Why the arts matter
Every day in schools, students learn to read, write, multiply and divide. These skills are fundamental and necessary for children’s future success. Arts education allows students to develop in other ways. By learning how to read music or create a graphic, students work together, build the self-discipline required to master new skills, and have a space to express themselves creatively. The arts also prepare students to thrive in an economy that is driven by innovation and creativity. Students who have experiences with the arts in schools have better academic outcomes, are more civically engaged, and have stronger attendance. Economically disadvantaged students who are engaged in the arts are twice as likely to graduate college as their peers with no arts education.
With all the far-ranging benefits, we’d expect to see more public resources dedicated to arts and arts education. But like most aspects of public education in Ohio, our elected leaders haven’t provided enough funds to support programs that will enrich students’ lives and prepare them for the future. Communities that can provide resources for arts education locally tend to be more affluent and mostly white. Nationally, Black and brown students earn an average of 25-30% fewer arts credits compared to their white peers.
According to a statewide survey by the Ohio Arts Council, the majority (83%) of Ohioans know their tax dollars are supporting the arts, and 91% believe they should be. Despite widespread support, the heavy reliance on local tax dollars for arts funding in schools runs the risk of creating a “hunger games” that pits districts against each other, wherein the wealthier the district, the more resources that will be made available to support the arts in those schools. State policymakers can mitigate this issue by including funding for arts education in the next state budget — and they can ensure all kids have a solid foundation by fully funding the Fair School Funding Plan.
I talked to several art and music teachers from across the state about how underfunding constrains their ability to inspire students and unlock young people’s potential, and what they could do if they had the resources they needed. Visual and media arts teacher and assistant band director at Ashland High School, Cameron Dedrick told me that the classrooms in his district need funding for new desks and other durable equipment, like the printing press his students use for special projects. Alexander Looney, choir teacher in East Holmes Local Schools, said his district needs funding for online course materials, so students can access sheet music and other tools and resources at home.
Ohio Art Education Association President and visual arts teacher at Pickerington High School Central, Matt Young told me that his district is very fortunate to have enough resources to provide a quality arts education for their students but lacks enough arts teachers. He said they have to turn students away from art programs, because they do not have the staff to support them. Statewide there are teacher and staffing shortages, especially among arts educators. State lawmakers must meet the educational needs of kids by funding schools to staff those positions.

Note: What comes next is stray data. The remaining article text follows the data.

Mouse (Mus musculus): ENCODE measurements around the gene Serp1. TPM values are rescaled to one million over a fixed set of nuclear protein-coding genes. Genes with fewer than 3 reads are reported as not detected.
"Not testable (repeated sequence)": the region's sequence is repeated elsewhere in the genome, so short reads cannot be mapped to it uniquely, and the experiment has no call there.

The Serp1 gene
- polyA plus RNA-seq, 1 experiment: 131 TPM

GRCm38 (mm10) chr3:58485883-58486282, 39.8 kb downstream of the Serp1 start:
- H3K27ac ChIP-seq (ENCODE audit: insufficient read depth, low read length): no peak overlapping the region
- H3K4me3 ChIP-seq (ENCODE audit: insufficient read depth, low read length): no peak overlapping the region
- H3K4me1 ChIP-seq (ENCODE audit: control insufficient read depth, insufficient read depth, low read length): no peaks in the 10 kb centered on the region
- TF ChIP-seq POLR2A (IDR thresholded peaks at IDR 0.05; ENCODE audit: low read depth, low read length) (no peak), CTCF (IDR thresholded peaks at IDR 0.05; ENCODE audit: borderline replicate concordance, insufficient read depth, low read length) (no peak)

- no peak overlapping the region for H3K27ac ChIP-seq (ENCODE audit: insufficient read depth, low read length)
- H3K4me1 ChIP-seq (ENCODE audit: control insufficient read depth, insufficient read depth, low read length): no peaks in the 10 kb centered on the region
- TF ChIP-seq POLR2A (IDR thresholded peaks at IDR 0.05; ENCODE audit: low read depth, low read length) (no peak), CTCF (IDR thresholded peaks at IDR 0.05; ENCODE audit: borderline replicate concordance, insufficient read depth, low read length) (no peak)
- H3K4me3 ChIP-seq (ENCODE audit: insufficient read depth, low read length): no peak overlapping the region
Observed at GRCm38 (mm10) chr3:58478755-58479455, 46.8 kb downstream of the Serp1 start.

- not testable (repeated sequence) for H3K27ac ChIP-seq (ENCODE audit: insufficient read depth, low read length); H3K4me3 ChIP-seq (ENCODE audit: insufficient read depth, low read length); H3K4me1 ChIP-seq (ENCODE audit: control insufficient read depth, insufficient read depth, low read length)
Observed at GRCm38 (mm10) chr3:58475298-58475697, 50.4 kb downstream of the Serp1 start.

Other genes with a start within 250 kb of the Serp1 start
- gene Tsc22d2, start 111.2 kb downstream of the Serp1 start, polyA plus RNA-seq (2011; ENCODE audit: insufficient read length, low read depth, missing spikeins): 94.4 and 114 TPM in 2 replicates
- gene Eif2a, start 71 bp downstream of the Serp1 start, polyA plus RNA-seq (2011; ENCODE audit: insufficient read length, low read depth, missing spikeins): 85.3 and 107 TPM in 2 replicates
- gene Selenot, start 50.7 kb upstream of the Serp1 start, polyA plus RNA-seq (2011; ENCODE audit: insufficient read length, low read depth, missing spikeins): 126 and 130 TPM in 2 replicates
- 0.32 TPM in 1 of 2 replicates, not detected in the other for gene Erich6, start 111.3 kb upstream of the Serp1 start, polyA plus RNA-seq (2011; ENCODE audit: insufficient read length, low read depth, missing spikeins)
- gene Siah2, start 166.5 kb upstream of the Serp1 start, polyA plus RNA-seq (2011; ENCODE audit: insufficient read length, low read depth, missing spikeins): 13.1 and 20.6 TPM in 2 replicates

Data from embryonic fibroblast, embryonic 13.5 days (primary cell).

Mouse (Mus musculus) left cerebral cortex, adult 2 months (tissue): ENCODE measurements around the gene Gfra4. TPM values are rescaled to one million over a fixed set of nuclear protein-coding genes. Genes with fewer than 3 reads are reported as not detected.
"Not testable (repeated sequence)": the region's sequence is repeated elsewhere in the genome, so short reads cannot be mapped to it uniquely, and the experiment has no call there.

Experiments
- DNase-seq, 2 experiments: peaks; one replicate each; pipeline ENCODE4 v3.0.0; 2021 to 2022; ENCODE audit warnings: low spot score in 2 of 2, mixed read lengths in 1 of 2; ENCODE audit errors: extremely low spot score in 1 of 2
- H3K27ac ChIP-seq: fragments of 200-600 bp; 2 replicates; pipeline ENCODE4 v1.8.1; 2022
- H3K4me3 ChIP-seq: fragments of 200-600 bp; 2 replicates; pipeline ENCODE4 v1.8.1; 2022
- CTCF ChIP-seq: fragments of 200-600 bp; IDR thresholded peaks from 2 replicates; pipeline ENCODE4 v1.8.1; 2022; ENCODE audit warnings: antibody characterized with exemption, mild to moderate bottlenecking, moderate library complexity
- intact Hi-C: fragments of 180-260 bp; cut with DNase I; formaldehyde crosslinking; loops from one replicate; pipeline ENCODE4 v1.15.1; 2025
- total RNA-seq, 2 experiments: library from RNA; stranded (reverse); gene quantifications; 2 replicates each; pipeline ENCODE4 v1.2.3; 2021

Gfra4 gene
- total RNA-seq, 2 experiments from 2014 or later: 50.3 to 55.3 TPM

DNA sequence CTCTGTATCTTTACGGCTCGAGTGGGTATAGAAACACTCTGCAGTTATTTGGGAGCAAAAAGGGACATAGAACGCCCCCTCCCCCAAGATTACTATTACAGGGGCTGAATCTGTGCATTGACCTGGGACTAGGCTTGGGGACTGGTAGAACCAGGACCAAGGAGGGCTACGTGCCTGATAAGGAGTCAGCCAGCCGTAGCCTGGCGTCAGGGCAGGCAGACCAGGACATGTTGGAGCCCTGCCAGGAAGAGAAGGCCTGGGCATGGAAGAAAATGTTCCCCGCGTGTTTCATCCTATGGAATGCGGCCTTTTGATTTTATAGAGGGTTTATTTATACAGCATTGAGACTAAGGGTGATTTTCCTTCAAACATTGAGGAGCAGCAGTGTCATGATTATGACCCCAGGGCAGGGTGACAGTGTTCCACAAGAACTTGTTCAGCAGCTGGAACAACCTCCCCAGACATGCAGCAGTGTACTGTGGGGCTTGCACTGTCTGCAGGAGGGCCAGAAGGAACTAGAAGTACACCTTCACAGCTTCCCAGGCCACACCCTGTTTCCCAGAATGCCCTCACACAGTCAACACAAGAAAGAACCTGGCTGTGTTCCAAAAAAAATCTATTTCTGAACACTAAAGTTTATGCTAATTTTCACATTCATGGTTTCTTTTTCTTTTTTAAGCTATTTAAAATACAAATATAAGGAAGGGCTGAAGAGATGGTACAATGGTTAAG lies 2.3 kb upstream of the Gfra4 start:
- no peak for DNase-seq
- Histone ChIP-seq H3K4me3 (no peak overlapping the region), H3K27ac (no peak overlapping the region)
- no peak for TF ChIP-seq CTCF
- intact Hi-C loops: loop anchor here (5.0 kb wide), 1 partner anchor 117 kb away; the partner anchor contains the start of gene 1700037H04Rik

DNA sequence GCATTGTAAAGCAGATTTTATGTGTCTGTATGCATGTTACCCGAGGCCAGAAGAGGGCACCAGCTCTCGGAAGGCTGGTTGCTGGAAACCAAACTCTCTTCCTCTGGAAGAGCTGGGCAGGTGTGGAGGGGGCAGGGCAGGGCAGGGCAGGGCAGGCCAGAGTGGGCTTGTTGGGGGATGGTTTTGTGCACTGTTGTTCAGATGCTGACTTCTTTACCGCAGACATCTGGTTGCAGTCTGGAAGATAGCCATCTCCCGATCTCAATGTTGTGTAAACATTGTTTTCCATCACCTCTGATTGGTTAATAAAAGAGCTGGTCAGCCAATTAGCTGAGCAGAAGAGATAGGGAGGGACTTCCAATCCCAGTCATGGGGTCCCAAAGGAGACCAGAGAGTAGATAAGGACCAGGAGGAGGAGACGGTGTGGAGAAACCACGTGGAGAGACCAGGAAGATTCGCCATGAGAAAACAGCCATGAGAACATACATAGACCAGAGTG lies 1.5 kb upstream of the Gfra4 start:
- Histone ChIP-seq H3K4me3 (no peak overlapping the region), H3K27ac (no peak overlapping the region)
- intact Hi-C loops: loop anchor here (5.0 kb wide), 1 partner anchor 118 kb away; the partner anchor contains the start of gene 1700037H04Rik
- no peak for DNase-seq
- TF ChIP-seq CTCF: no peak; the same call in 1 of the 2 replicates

Recent data from Ohio Alliance for Arts Education’s Arts Education Data Project shows that among Ohio’s K-12 students, 83% are enrolled in some kind of arts education class. Around 70% of students are enrolled in music and visual arts programs, but only 1% of students take drama classes and less than 1% are in dance. OAAE Executive Director Jarrod Hartzler blamed the disparity on a lack of qualified drama and dance instructors, a problem with its roots in the state budget. Jane D’Angelo, Executive Director of OhioDance, said dance teachers used to be able to get licenses to teach in schools through programs at Ohio’s public universities, but state lawmakers cut funding for the program. Now schools that want to add dance teachers can’t find qualified people. For example, she said, Lorain Public Schools want to add seven to nine dance teachers, but not enough people have the required license.
The arts bring people together across socioeconomic, cultural and geographic lines. The arts are one of Ohio’s most vibrant industries. Before the pandemic, they generated about $41 billion in economic activity a year and have been one of the industries to bounce back fastest from the COVID recession. Arts educators are integral to the success of the arts in Ohio. Continued support from our policymakers will help us cultivate the next generation of critical thinkers and problem-solvers and continue to rebuild Ohio’s economy in a post-pandemic era.